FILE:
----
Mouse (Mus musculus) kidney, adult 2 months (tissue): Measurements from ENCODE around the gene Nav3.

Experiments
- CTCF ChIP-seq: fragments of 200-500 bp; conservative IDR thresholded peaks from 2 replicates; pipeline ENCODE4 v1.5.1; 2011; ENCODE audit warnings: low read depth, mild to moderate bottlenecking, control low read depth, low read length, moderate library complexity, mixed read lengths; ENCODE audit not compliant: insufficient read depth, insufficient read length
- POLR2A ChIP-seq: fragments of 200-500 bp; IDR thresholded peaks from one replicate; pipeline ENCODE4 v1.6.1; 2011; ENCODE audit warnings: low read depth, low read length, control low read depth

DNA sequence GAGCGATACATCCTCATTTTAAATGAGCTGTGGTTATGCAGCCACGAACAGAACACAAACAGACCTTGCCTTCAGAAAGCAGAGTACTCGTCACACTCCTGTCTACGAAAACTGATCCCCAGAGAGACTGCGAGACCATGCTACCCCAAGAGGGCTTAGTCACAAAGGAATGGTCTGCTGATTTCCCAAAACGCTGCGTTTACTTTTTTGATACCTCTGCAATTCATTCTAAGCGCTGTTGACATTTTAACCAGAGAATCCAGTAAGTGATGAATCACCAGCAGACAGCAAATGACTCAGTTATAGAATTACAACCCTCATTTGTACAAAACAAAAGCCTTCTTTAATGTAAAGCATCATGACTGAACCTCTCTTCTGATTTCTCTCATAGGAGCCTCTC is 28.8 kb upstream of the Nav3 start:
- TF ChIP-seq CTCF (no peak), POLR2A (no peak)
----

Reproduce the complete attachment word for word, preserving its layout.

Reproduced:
Mouse (Mus musculus) kidney, adult 2 months (tissue): Measurements from ENCODE around the gene Nav3.

Experiments
- CTCF ChIP-seq: fragments of 200-500 bp; conservative IDR thresholded peaks from 2 replicates; pipeline ENCODE4 v1.5.1; 2011; ENCODE audit warnings: low read depth, mild to moderate bottlenecking, control low read depth, low read length, moderate library complexity, mixed read lengths; ENCODE audit not compliant: insufficient read depth, insufficient read length
- POLR2A ChIP-seq: fragments of 200-500 bp; IDR thresholded peaks from one replicate; pipeline ENCODE4 v1.6.1; 2011; ENCODE audit warnings: low read depth, low read length, control low read depth

DNA sequence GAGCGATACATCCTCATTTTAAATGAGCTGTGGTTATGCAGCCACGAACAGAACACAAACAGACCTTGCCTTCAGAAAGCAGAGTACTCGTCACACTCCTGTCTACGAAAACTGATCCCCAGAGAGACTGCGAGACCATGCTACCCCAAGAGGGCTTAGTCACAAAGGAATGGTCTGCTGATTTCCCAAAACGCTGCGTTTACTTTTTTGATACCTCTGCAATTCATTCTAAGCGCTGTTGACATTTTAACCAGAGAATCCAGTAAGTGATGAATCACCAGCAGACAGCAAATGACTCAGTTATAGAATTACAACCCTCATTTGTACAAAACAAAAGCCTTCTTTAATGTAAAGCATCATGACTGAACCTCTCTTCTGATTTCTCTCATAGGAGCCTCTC is 28.8 kb upstream of the Nav3 start:
- TF ChIP-seq CTCF (no peak), POLR2A (no peak)